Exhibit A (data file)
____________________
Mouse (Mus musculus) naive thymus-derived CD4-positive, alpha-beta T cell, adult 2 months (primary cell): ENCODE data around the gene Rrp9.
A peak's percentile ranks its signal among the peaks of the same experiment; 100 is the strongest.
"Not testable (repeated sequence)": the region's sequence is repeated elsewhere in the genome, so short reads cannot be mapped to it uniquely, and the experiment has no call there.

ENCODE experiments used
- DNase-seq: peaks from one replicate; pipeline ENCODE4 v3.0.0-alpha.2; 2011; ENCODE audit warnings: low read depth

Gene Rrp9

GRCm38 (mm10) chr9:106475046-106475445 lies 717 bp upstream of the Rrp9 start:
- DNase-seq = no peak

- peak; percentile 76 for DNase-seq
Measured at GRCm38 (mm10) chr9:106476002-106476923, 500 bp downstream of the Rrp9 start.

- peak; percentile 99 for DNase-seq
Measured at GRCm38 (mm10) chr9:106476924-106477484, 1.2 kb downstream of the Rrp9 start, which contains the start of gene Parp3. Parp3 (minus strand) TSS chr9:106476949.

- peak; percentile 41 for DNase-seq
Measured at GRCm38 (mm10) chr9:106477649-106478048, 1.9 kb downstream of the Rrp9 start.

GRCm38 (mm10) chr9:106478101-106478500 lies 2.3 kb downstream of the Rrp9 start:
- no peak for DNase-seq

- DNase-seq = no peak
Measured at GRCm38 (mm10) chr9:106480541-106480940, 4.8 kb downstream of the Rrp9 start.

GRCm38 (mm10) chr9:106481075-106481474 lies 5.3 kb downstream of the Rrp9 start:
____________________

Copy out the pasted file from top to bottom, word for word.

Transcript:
Mouse (Mus musculus) naive thymus-derived CD4-positive, alpha-beta T cell, adult 2 months (primary cell): ENCODE data around the gene Rrp9.
A peak's percentile ranks its signal among the peaks of the same experiment; 100 is the strongest.
"Not testable (repeated sequence)": the region's sequence is repeated elsewhere in the genome, so short reads cannot be mapped to it uniquely, and the experiment has no call there.

ENCODE experiments used
- DNase-seq: peaks from one replicate; pipeline ENCODE4 v3.0.0-alpha.2; 2011; ENCODE audit warnings: low read depth

Gene Rrp9

GRCm38 (mm10) chr9:106475046-106475445 lies 717 bp upstream of the Rrp9 start:
- DNase-seq = no peak

- peak; percentile 76 for DNase-seq
Measured at GRCm38 (mm10) chr9:106476002-106476923, 500 bp downstream of the Rrp9 start.

- peak; percentile 99 for DNase-seq
Measured at GRCm38 (mm10) chr9:106476924-106477484, 1.2 kb downstream of the Rrp9 start, which contains the start of gene Parp3. Parp3 (minus strand) TSS chr9:106476949.

- peak; percentile 41 for DNase-seq
Measured at GRCm38 (mm10) chr9:106477649-106478048, 1.9 kb downstream of the Rrp9 start.

GRCm38 (mm10) chr9:106478101-106478500 lies 2.3 kb downstream of the Rrp9 start:
- no peak for DNase-seq

- DNase-seq = no peak
Measured at GRCm38 (mm10) chr9:106480541-106480940, 4.8 kb downstream of the Rrp9 start.

GRCm38 (mm10) chr9:106481075-106481474 lies 5.3 kb downstream of the Rrp9 start: